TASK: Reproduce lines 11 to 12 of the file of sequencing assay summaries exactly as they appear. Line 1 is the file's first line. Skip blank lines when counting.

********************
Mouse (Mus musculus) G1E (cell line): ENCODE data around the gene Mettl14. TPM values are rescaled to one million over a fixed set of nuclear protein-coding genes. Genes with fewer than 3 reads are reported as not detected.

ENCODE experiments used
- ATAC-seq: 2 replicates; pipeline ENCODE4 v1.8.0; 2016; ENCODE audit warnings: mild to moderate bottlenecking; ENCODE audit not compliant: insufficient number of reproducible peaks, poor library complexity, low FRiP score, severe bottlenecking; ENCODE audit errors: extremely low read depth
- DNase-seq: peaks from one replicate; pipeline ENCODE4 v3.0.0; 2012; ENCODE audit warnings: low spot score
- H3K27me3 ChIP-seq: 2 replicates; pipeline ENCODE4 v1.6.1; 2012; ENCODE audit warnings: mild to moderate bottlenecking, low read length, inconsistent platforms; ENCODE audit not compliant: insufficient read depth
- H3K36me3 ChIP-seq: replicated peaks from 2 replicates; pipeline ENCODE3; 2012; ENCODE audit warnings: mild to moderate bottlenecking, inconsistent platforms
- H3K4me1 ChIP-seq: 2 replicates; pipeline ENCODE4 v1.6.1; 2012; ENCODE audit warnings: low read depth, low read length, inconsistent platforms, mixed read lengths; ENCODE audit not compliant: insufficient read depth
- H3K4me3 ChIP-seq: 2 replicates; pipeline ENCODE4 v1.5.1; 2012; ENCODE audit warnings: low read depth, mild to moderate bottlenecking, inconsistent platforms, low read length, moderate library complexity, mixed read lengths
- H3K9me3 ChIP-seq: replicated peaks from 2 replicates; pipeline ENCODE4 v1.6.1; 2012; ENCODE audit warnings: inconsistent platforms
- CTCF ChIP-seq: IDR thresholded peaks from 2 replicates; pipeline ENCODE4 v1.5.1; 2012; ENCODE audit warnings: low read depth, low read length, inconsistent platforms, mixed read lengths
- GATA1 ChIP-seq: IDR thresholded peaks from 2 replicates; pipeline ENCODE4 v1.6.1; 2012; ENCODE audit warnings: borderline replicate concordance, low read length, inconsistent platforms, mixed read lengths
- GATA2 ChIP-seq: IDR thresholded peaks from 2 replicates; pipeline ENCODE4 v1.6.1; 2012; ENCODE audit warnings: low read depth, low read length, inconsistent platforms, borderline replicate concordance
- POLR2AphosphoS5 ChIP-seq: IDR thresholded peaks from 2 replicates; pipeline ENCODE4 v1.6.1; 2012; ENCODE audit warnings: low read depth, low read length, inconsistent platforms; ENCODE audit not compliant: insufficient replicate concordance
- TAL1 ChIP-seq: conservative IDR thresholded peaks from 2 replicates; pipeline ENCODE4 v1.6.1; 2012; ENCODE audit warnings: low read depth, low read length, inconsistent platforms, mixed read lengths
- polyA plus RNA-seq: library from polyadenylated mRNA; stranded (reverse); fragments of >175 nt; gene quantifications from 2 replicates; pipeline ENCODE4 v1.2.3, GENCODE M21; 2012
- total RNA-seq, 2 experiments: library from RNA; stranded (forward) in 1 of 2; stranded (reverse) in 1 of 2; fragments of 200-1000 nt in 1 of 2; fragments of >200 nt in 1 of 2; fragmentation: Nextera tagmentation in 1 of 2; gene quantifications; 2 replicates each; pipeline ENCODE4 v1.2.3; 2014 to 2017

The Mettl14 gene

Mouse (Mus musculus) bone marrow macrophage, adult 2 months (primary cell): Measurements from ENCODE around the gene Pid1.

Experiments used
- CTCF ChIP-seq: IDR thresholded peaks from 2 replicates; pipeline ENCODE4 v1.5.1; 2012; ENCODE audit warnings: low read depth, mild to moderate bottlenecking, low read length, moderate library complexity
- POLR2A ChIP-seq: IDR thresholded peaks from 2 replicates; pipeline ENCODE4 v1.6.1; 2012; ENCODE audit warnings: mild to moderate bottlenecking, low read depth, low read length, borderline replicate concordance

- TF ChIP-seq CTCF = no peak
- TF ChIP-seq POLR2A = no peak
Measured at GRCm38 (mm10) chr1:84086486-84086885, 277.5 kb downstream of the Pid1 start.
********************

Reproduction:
- GATA1 ChIP-seq: IDR thresholded peaks from 2 replicates; pipeline ENCODE4 v1.6.1; 2012; ENCODE audit warnings: borderline replicate concordance, low read length, inconsistent platforms, mixed read lengths
- GATA2 ChIP-seq: IDR thresholded peaks from 2 replicates; pipeline ENCODE4 v1.6.1; 2012; ENCODE audit warnings: low read depth, low read length, inconsistent platforms, borderline replicate concordance